You will excuse me now though, won't you? It appears to be sundowner time.

Grunts and heavy metal

He is still not talking to me. I still don’t know why. I am still receiving grunts to any question thrown in his direction. Sigh. Thus my prolific writing at the moment. You see? Some good comes from every situation… it’s forcing me to stretch my writing muscles.

At least he’s playing some lovely classical music. I have to admit, though, that his behaviour pulls out the teenager in me. In full force. It makes me want to blast some particularly loud heavy metal from my computer.

Do you think he’d appreciate a couple of tracks from Rage Against the Machine?

Sheep-shaped clouds

This morning when I got into the office after a night of storms thrashing through The City Beneath the Mountain, the rain on my tin roof soothing my awake times, I saw the silver lining on the clouds over there, across toward the mountain which pushes the sun up each morning, literally. Funnily, it was a long-bodied cloud, with a sheep’s head. A sweet, woolly, long-bodied sheep. With a silver lining.

Then I heard a pair of hadedas flap past, shouting hello to the world. I love them. Almost as much as I love donkeys. Their not-so-graceful pre-historic bodies, long beaks and oh-so-very-loud voices are just so, um, African. I am prone to shouting “Hi”, back to them. It gives people a fright sometimes. Especially when I do it in the office.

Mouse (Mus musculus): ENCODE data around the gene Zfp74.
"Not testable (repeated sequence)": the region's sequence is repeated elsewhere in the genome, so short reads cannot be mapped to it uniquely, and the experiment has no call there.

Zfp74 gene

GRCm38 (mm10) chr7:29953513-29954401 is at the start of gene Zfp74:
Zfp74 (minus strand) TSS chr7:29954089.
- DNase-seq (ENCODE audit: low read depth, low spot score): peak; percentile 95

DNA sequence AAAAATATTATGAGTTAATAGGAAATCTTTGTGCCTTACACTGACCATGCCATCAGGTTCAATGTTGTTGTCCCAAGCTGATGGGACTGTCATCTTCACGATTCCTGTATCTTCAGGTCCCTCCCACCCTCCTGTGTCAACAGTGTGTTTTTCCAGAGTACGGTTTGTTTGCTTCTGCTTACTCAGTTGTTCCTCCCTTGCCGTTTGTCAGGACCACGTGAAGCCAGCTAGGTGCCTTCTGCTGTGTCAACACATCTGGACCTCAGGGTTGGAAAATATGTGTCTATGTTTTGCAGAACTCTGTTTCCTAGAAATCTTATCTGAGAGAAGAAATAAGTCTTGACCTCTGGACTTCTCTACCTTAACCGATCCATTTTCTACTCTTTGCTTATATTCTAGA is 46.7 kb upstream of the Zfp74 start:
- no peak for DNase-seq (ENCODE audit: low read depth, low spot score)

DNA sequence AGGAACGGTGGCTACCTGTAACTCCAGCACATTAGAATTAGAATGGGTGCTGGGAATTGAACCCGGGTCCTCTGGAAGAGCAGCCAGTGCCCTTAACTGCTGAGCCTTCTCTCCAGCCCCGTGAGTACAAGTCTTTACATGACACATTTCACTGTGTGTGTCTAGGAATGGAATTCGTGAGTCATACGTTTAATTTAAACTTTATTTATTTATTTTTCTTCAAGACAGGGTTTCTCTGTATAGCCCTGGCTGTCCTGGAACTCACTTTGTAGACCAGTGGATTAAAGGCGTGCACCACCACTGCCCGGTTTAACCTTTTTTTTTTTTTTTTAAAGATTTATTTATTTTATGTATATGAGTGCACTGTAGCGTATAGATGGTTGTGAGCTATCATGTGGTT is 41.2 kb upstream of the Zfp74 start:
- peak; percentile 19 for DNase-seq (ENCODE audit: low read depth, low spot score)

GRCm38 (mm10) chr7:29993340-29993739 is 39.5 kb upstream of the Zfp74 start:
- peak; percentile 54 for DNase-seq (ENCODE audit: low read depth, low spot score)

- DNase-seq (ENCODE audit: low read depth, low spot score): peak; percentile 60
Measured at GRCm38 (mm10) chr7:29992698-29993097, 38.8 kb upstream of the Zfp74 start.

My point? To apologise for my whinging and griping, and shloomphing around like a teenager these past few weeks. Yes, I’m sad, I’m in a weird kind of limbo, I’m unsure, I’m confused, I’m all-over-the-place BUT I’m okay, I’m still talking, I’m still loved, this story is far from finished. I have plenty to be thankful for, I am far luckier than a lot of people, there are far worse things going on in other people’s lives.

So I’m going to buck up (or, as that Australian guy says: “Harden the fuck up”) and get back to my Pollyanna ways and work things out and find the happiness and the humour in it all and then, things’ll be okay. Won’t they?

Monday, June 7, 2010

The beginning

I am punctual.